the patient and remove this one, drain the abscess out and put
antibiotic beads
This is an example of chronic osteomyelitis because of a fracture. And
definitely this patient has a draining sinus, may abscess na lumalabas
sa leg.

Another example of chronic osteomyelitis, where there is periosteal


reaction already. And you have this lytic lesions inside the bone.

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RADIOLOGY
 Examples
o Metastatic Neuroblastoma - Most common
malignant tumor encountered before the age of
1, never occur in adults

o Ewings Tumor – Most common between age 1-


20 
 years old (common in flat bones)

o Osteosarcoma and Ewings - Most common


between age 10-30 years old in flat bones.
How do you differentiate one from another? By
radiographic findings already

o Metastatic Carcinoma, Multiple Myeloma and


Chondrosarcoma - After 40 years of age

**age is an important indicator for the type of tumor

2. Location- there are some lesions that occur in 1 part of the bone
and never occur in other parts of the bone. So by location you know
what type of tumor that is.

3. Specific bone – there are tumors that attack only a specific bone.
For example they only attack the tibia. For example osteosarcoma
attacks the long bones. There are tumors that only attack the rib or
only the spine.

4. Internal Margins
 Zone of Transition – aggressiveness depends on the zone
of transition, presence or absence of sclerotic margins
- If there’s presence of sclerotic margins it is probably less
aggressive, but if sclerotic margins are not seen then it’s
more aggressive. Zone of transition is the transition between
the normal bone and the abnormal bone. If the zone of
transition is not clear, it means that tumor is probably very
aggressive.

This is the antibiotic beads, it looks like a rosary. You put it inside for IV. BENIGN AND MALIGNANT BONE TUMORS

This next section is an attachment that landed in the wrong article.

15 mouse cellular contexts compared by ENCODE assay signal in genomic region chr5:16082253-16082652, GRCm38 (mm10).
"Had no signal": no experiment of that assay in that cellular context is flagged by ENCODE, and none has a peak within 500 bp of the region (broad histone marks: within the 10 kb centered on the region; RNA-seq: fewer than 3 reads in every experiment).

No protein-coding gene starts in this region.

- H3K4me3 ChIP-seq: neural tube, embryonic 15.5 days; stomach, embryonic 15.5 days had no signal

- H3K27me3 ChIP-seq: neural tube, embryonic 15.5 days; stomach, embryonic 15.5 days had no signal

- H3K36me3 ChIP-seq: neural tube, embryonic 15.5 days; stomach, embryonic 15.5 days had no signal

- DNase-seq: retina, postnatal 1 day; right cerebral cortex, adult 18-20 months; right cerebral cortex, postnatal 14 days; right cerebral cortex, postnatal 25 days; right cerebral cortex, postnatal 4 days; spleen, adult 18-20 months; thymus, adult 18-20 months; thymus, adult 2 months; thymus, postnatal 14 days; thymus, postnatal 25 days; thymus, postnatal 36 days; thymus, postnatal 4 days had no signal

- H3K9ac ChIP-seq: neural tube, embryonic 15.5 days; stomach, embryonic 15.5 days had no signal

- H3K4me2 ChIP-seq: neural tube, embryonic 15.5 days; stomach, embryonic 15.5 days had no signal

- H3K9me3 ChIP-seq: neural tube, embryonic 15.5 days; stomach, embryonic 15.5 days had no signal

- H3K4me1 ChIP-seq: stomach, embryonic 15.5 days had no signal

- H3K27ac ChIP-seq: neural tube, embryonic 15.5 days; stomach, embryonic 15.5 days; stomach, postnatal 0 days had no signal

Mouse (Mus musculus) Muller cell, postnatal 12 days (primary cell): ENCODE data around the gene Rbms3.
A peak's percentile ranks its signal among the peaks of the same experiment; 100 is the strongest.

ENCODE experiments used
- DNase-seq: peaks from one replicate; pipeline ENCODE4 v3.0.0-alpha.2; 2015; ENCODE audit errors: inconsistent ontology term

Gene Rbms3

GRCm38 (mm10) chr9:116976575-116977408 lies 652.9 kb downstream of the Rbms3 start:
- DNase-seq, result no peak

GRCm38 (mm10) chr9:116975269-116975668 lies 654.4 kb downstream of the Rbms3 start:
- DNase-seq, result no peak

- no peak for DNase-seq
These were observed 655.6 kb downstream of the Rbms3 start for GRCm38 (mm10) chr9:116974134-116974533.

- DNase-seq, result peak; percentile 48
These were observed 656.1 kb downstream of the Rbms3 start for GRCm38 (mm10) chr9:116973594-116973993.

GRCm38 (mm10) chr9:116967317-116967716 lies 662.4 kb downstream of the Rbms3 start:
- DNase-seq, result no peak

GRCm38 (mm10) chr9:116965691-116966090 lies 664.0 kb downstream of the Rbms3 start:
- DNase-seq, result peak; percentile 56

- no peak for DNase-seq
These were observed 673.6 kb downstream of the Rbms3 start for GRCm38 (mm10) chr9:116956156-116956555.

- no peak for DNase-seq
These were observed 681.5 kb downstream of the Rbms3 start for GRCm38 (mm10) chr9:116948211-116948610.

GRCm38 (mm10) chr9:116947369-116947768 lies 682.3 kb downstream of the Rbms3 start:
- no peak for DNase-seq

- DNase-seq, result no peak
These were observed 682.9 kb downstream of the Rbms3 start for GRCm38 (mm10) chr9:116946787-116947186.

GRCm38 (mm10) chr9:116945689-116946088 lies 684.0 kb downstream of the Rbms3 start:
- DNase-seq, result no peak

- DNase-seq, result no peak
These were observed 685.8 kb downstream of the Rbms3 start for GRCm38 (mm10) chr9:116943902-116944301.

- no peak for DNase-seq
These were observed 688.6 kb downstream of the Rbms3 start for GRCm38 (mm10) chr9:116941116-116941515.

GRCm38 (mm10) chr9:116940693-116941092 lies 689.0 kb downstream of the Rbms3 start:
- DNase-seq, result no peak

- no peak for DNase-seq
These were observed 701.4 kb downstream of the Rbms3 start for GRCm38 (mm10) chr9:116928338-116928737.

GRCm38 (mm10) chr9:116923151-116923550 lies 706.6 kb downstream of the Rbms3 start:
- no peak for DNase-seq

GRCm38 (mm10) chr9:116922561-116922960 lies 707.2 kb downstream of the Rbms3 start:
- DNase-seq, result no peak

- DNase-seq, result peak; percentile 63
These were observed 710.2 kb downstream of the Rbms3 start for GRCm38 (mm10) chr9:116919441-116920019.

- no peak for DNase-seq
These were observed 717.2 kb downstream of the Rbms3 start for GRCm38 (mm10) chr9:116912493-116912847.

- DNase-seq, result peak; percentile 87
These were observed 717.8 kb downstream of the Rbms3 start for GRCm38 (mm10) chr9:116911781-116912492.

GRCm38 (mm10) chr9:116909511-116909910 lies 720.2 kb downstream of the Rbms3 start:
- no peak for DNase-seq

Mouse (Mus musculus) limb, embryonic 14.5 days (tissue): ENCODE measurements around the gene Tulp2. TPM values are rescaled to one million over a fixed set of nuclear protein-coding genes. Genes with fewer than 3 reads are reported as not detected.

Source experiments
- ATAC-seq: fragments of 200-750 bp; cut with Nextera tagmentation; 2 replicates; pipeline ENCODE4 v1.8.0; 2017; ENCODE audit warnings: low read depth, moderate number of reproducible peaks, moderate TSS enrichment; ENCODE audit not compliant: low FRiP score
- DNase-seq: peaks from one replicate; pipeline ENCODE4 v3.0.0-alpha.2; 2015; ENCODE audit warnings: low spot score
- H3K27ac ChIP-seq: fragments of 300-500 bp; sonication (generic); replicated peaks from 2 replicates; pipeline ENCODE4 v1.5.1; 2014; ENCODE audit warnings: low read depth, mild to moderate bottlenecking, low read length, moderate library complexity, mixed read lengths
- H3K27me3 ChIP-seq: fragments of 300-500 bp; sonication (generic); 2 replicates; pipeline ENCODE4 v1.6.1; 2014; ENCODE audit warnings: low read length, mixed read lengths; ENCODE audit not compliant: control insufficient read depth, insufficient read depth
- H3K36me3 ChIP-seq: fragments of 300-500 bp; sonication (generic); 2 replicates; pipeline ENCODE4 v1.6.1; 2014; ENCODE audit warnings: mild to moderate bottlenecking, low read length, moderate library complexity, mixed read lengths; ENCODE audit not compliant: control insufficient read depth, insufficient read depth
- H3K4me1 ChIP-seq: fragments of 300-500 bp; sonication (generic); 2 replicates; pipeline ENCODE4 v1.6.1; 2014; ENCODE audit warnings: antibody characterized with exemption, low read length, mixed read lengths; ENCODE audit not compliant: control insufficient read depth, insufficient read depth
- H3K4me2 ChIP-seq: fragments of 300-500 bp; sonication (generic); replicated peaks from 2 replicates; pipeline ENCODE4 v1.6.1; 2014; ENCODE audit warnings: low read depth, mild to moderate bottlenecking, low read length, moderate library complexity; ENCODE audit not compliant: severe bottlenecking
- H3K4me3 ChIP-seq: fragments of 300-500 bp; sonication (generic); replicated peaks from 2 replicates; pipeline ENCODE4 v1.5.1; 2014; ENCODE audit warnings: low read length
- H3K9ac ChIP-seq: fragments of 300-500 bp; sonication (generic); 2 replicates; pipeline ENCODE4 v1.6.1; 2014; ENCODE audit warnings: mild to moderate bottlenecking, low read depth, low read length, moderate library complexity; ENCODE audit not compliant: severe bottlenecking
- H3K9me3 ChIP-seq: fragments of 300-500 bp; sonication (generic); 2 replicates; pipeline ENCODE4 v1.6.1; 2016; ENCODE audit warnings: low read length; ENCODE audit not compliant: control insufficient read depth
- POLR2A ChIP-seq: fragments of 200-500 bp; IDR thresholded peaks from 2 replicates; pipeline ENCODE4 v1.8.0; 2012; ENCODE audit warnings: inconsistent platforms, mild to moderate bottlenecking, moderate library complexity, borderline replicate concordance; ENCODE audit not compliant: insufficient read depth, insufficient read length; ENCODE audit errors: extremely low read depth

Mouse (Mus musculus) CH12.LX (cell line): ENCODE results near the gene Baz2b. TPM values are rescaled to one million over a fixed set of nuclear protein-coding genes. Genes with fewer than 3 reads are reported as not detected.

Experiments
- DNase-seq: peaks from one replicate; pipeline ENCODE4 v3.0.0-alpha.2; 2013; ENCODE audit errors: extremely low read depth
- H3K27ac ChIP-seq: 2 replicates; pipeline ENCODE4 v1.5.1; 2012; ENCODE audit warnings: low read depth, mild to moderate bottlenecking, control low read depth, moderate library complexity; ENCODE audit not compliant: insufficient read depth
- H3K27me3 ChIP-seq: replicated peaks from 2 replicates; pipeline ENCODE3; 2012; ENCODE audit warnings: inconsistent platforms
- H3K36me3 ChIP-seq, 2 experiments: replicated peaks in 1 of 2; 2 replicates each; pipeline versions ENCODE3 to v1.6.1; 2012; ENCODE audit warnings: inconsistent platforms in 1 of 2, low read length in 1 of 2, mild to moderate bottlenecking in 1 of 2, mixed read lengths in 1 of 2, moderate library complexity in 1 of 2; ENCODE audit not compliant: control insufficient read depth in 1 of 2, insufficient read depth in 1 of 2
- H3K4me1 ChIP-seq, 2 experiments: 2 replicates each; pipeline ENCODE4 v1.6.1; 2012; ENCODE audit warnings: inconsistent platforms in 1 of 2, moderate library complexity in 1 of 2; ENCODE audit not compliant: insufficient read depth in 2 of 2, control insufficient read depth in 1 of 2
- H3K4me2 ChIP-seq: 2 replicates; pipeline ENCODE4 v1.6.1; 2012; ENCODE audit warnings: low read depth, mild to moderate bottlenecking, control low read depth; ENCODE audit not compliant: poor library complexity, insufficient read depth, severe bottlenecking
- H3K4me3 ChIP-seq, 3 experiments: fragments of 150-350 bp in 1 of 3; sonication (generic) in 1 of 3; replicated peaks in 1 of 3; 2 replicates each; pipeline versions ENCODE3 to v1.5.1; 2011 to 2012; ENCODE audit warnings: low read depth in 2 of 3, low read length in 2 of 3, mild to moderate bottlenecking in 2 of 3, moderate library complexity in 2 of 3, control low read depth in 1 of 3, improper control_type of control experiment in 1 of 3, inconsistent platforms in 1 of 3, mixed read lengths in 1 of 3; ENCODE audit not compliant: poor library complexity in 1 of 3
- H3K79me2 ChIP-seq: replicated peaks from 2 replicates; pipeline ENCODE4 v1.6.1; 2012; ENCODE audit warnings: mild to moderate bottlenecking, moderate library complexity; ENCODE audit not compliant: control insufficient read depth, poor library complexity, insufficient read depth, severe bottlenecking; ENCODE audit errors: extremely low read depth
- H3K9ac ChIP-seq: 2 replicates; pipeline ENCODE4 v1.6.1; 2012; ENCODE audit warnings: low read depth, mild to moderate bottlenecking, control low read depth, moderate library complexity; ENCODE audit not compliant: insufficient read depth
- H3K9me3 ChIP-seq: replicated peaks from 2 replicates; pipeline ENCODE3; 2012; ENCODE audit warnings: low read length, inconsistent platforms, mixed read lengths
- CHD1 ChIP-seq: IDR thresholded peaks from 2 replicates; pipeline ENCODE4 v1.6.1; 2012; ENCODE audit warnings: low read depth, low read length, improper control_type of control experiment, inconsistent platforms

osteomyelitis because even if you drink lots of antibiotics you might A. BENIGN
not get well with cloxacillin or coamoxiclav. You have to put the 1. BENIGN CARTILAGENOUS BONE TUMORS
antibiotic inside. -arises from the cartilage
A. Enchondroma
COMPARISSON OF ACUTE TO SUBACUTE OSTEOMYELITIS B. Osteochondroma
(ROCKWOOD) C. Chondroblastoma
PRESENTATION SUBACUTE ACUTE D. Chondromyxoid Fibroma
Pain Mild Severe 2. BENIGN OSSEOUS TUMORS
-arises from bone or osseous structures
Fever Few patients Majority
A. Osteoma
Loss of function Minimal Marked B. Enostosis
Prior antibiotics Often (30-40% Occasional C. Osteoid Osteoma
D. Osteoblastoma
Elevated WBC Few Majority 3. BENIGN FIBROUS TUMORS
-occurs in the fibers
ESR Majority Majority A. Non Ossifying Fibroma
Blood culture Few positive 50% positive B. Benign Cortical Defect
Bone culture 60% positive 85% positive 4. CYSTIC TUMORS
Initial x-ray study Frequently Often normal A. Unicameral Bone Cyst (Solitary)
abnormal B. Giant Cell Tumor (Osteioclastoma)
Site Any location (may Usually metaphysis C. Epidermoid Cyst(Cholesteatoma)
cross physis) D. Epidermoid Inclusion Cyst
 Early stages, limited to soft tissue changes E. Hemangioma of the Bone
 Bone haziness and mottling of metaphysis F. Teratoma
 Sequestrum and involucrum: hallmark of chronic B. MALIGNANT
1. Primary
DIAGNOSTIC CRITERIA FOR BONE TUMORS o Osteosarcoma
1. Age – excellent indicator for type of tumor o Ewing’s Sarcoma
- There are bone tumors that only occur in children and there are bone 2. Metastatic
tumors that only occur in adults. So age is important. When you look 3. Multiple Myeloma
at x-rays kasi they all look the same, they all look like lytic lesions and
you wouldn’t know what bone tumor it is, but the age will give you an V. BENIGN BONE TUMORS
idea what that bone tumor is. A. BENIGN CARTILAGENOUS

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RADIOLOGY
-there are only 4 benign cartilagenous tumors.

1. ENCHONDROMA – Hand
 Specific for the hands and feet, but more common in the
hand. More common in the metatarsals, metacarpals and the
pahalanges.

 Ollier’s disease – multiple enchondroma


 Maffucci’s syndrome – enchondroma with hemangiomas

2. OSTEOCHONDROMA
 Tumor arising from the cortex and pointing away from the